In Singapore, for example, where I spent time with teachers and students earlier this year, schools are focused on growth and achievement. However, as I observed numerous diverse groups of children deeply engaged in learning, I saw nothing that could be construed as “teaching to the test”—something that educators in the United States continue to contend with. In Singapore and in other countries with high-performing education systems, schools have listened to their teachers and collaborated with them to ensure the best education practices are implemented.

Additionally, the OECD can work with education unions to collaborate on important skills-developing issues, including:
  • Global teaching standards—These include guidelines to ensure high-functioning, well-prepared, continuously improving teachers in every classroom. However, teachers cannot do this alone. They should be given the continuous support and respect they deserve –which, in large part, means treating education as a shared responsibility.
  • Educational  equality—We can address issues of educational inequality worldwide through expanding and enhancing the successful efforts of countries in which every child receives a good education regardless of economic status. We also need to level the playing field for poor children by ensuring the availability of early childhood education and wrap-around services. We can address these issues before they become significant obstacles to learning.
  • Curriculum—Ensuring a well-rounded, robust curriculum that prepares students for the future is essential to advancing workforce preparation. A child’s studies should focus on accessing and sorting information to solve complex problems and develop higher-level thinking skills, as opposed to finding answers to simple questions learned by rote. Businesses can help prepare students through mentoring and internships, while at school we can offer more project-based learning to ensure the mastery of skills sets.
  • Models of collaboration—The OECD and unions can disseminate examples of labour and management working together to solve problems. Sharing best practices and successful partnerships can help lead to greater and more effective co-operation.
Education by itself will not address the jobs crisis, nor can education by itself address inequality. But without education, the fight for jobs and fair societies cannot be won. We’re excited to take part in the process.

Trade Union Advisory Committee to the OECD (TUAC)
American Federation of Teachers
See also: OECD Skills Strategy
Visit our interactive portal on skills: http://skills.oecd.org
More blogs with Randi Weingarten:
‘An obligation to systematise success’
‘Internationalist, not isolationist’
Photo credit: Child hands on top of each other / Shutterstock

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Urban studies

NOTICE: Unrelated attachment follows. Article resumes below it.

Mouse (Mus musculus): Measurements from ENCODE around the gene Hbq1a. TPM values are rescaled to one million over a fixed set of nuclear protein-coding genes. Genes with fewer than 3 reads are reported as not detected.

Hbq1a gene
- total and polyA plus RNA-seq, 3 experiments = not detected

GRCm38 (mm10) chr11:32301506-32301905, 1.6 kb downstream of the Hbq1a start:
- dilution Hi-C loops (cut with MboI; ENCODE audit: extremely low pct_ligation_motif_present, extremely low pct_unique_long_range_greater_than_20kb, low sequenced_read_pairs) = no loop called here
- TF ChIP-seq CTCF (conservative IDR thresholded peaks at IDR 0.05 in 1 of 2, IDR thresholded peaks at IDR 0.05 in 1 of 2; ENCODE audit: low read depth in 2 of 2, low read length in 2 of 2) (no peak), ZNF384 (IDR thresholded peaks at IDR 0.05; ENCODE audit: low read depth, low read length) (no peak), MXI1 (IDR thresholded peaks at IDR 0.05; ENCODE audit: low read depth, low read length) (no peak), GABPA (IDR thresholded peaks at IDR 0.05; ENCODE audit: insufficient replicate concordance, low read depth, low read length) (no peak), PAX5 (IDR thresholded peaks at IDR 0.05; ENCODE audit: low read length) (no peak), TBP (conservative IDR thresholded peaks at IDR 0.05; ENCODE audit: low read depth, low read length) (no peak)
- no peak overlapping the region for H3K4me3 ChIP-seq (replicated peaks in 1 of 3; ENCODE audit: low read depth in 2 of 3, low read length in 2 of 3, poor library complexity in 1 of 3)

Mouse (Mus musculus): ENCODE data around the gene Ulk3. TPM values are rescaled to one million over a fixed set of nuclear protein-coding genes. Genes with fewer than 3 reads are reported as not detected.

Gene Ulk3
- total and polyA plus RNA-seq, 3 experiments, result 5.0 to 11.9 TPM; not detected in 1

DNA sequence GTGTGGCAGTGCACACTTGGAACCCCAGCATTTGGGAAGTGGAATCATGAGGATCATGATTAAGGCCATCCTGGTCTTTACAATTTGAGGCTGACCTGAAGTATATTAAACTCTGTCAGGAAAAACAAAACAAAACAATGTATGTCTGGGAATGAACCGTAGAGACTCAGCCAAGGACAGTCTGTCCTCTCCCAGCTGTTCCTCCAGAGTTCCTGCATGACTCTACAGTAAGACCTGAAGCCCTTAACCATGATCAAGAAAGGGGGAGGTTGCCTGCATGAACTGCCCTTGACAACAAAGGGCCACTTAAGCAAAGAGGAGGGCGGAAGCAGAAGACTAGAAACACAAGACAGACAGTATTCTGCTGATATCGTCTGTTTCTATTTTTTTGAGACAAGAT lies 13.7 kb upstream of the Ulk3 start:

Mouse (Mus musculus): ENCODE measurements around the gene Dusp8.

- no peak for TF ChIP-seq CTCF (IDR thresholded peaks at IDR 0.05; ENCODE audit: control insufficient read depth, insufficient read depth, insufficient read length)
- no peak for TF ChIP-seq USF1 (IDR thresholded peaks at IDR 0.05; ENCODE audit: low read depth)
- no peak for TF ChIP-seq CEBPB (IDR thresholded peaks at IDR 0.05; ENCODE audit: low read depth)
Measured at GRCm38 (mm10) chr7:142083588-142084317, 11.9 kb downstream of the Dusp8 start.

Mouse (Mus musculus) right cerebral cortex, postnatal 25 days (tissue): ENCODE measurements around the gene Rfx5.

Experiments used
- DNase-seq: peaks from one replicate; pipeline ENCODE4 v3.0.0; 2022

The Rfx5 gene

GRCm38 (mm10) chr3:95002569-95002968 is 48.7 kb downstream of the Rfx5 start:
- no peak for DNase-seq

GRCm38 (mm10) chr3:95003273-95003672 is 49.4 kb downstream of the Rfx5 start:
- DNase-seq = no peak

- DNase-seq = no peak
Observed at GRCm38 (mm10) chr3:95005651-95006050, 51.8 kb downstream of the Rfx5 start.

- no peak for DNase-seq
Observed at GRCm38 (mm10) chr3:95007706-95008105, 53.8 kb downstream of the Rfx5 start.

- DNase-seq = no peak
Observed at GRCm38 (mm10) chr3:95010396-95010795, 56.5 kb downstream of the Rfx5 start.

by Marilyn Achiron
Editor, Directorate for Education
To many people, the phrase “inner-city schools” is synonymous with crumbling buildings, frustrated teachers, disengaged students, truancy and violence. In some urban areas, though, city schools and the students who attend them flourish. In fact, three of the top five performers in reading in the PISA 2009 survey—Shanghai, Hong Kong and Singapore—are large cities. So are big cities a boon or a bane for education?

The latest edition of PISA in Focus presents new analyses suggesting that, in some countries, students in large cities—defined as those with over one million inhabitants—score on a par with their top-performing peers in PISA. For instance, students in urban areas in countries like Portugal and Israel, countries that tend to perform around the OECD average in PISA, compare favourably with students in Singapore; and the performance of students in Poland’s urban areas compares easily with that of students in Hong Kong.

But in Belgium, the United Kingdom and the United States, the performance of students in large urban areas drags down overall country scores in PISA. This might be because, in these countries, not all students can enjoy the advantages—including a rich cultural environment, more school choice and good job prospects after leaving school—that large urban centres offer. Some of these students may come from socio-economically disadvantaged backgrounds, speak a different language at home than the one spoken at school, or have only one parent to turn to for support and assistance.

However, these new analyses of PISA data also show that an urban environment’s impact on learning is not just related to socio-economic advantage or disadvantage. Even when comparing students of similar backgrounds in OECD countries, those attending schools in urban areas in Chile, the Czech Republic, Germany, Italy, Mexico and Turkey scored more than 45 points higher—the equivalent of more than one year of formal schooling—than their peers in rural schools. In Hungary, the performance gap between the two groups of students was more than 70 score points wide.